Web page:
Saddleworth Players

Setting the scene – the different faces of the stage

Hi, I am Jan Wieringa and I joined the team of set-builders at Saddleworth Players in February 2015, after only a few of weeks into my retirement from the NHS following 32 years of service. I must say, so far, it has been very enjoyable.

Whilst getting into the swing of things I thought of taking a series of pictures along the way as we were building the sets. A kind of work in progress because, after all, a stage set is an essential part of every production and the foundation of the performance to be, which is why I felt it might be interesting to keep a record of each and every set at different stages throughout the build.

If you think about it, several times a year the face of the stage goes through a process of metamorphosis as it peels off the old mask and transforms once again to reflect a brand new look (with a fair bit of help from us!).

Largely all the stuff we need to knock up a new set again can be found in our store, a true Aladdin’s Cave. Any plank or piece of timber, ‘we are short of nowt we‘ve got’ and we’ve got more paint than all the colours of a rainbow.

To do our bit for the environment, absolutely everything (except the odd bent nail) is reused time after time, until it finally keels over and falls apart.

If we were to put our minds to it, I am sure, the age of the ‘flats’ (wall-panels) could be calculated from the many layers of old paint like the rings of a tree. Over the years, the scenes they’ve witnessed, the sights they’ve seen and the words they’ve heard can only be imagined. Every single layer of paint must have an interesting story to tell, but, ……. we’ll never hear them told, because they’re all securely wrapped up under another layer, one by one, set after set, play after play and preserved for posterity, or indeed until they too fall apart.

The purpose of a set is to support and help create the illusion of the play whilst the audience is whisked away to a different time or place for just a couple of hours. Because of its very short life, there’s no need to build Fort-Knox or even build to ‘military spec’. Like the wooden houses in ‘wild west’ movies, there is not a great deal of anything behind the often colourful façade.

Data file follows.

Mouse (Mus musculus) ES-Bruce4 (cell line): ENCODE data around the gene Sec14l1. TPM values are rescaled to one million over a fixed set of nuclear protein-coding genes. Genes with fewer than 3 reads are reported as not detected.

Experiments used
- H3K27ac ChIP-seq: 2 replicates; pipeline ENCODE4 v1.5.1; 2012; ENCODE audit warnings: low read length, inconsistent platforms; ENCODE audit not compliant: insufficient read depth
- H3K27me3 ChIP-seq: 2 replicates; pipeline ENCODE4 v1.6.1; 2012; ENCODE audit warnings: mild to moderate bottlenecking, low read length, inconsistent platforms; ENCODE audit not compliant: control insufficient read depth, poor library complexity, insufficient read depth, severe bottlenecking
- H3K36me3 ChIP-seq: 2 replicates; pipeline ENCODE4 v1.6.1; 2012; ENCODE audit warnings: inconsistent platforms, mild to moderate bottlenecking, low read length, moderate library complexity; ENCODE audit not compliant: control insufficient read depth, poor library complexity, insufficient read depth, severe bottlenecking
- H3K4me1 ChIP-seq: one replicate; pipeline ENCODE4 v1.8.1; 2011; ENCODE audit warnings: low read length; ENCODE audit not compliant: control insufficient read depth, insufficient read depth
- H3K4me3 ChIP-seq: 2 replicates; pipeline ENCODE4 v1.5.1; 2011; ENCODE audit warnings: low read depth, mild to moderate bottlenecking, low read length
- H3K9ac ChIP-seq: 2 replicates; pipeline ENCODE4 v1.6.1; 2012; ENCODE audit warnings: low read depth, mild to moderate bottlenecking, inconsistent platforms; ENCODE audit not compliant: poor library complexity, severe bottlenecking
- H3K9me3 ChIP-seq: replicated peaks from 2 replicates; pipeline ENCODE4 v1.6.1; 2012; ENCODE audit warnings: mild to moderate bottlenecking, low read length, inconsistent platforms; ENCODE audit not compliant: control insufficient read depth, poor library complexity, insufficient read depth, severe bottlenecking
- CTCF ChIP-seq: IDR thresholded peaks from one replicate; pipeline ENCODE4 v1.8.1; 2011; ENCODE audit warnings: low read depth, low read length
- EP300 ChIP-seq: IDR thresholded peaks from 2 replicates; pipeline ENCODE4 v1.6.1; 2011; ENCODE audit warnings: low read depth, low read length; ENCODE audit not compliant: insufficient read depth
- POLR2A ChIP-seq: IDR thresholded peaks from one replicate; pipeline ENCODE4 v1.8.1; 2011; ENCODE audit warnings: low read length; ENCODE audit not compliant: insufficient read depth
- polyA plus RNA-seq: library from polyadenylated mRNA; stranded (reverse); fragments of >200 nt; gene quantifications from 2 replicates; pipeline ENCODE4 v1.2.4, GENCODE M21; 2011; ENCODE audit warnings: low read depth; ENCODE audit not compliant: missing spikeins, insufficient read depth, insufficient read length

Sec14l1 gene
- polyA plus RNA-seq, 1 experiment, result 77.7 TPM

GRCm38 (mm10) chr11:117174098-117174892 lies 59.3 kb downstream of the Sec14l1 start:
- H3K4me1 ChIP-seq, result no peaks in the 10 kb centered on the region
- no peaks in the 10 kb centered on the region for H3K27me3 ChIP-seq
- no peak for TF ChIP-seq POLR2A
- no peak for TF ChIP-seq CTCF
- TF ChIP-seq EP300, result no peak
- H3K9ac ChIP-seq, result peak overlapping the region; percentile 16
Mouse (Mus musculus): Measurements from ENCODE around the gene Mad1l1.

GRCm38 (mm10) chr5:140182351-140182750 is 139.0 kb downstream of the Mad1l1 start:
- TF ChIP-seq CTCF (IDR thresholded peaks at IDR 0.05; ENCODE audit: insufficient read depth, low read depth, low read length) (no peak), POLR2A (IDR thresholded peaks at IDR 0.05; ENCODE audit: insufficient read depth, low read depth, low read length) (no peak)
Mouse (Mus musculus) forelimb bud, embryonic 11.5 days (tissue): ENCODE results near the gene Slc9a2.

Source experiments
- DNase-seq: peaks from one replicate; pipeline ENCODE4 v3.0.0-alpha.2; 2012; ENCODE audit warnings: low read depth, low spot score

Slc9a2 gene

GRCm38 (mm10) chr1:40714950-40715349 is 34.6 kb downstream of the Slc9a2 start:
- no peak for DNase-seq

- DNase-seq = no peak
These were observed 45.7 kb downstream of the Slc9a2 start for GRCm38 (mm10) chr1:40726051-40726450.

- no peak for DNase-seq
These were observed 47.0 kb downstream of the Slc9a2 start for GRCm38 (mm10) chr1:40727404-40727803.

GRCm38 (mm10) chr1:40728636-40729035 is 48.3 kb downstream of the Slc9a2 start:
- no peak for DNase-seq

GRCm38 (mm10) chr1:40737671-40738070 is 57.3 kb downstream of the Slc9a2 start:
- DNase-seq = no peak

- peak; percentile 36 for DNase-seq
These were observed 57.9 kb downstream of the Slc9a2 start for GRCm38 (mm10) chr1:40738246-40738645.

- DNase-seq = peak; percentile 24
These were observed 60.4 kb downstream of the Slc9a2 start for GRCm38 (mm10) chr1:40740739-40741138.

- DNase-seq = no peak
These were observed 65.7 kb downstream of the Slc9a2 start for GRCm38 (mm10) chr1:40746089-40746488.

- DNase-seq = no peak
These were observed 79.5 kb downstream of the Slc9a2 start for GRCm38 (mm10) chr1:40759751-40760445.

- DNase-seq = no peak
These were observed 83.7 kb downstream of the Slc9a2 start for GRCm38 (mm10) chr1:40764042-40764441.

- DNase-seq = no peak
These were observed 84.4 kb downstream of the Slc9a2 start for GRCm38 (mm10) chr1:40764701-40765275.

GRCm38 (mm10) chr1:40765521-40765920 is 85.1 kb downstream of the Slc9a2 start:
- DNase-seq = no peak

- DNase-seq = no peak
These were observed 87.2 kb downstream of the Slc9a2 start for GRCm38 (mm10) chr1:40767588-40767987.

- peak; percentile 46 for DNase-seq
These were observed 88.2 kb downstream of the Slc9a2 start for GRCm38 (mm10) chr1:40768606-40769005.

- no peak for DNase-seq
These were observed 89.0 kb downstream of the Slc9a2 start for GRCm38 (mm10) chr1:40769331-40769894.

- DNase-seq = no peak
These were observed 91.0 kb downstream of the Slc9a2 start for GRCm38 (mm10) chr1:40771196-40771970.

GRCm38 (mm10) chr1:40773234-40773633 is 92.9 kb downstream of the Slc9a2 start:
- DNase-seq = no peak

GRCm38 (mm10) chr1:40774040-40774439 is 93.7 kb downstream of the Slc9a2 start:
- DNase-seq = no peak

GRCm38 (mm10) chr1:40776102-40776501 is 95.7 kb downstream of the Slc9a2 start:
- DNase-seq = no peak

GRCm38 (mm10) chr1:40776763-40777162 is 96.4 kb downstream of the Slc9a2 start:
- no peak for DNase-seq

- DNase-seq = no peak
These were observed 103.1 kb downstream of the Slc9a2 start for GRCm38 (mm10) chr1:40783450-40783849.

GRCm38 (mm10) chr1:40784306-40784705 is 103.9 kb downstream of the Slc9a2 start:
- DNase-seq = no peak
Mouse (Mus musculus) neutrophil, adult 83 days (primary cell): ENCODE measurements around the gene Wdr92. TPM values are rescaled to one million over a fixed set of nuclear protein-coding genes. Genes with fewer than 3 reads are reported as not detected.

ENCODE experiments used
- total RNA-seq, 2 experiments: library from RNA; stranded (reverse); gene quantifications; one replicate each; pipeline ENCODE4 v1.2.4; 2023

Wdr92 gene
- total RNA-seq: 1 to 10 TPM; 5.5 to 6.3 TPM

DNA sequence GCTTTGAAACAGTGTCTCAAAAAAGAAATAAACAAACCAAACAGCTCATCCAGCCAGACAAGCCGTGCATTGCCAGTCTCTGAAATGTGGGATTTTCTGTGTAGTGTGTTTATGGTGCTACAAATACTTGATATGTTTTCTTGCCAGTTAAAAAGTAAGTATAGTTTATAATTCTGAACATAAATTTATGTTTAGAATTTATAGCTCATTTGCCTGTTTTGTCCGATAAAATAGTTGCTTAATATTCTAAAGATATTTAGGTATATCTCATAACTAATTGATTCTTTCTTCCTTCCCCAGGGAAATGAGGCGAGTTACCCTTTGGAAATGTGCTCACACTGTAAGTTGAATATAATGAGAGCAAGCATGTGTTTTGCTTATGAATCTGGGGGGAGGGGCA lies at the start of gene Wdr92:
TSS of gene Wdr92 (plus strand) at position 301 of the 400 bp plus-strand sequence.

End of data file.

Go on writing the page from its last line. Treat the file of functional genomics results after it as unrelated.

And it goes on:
Armed with hammer and nails, staple gun or even a roll of masking tape (a set-builder’s best friend), swinging from the rafters (after getting used to going up some very tall stepladders!), everything is either firmly secured or simply held together with a piece of tape in a way where health and safety is paramount but common-sense prevails.

Although the aim is to create a brilliant scene to please the audience, it must be said that a set in progress or a look behind the scenes has its own charm and mystique and could be quite intriguing, like the dark-side of the moon.

Now, one year on, it might be time to share the pictures (mostly taken in poor lighting conditions) via a photo album, showing some of the complexities and intricacies of the Saddleworth Players Stage at various ‘stages’!

‘And in between the various plays, the stage it has no face at all. A hollow eerie empty space, that’s wide and deep and tall.

It’s only for a fleeting moment, when nothing is displayed. Now you see me, now you don’t, cause a brand new set is being made.’

Jan Weiringa, Mar 17, 2016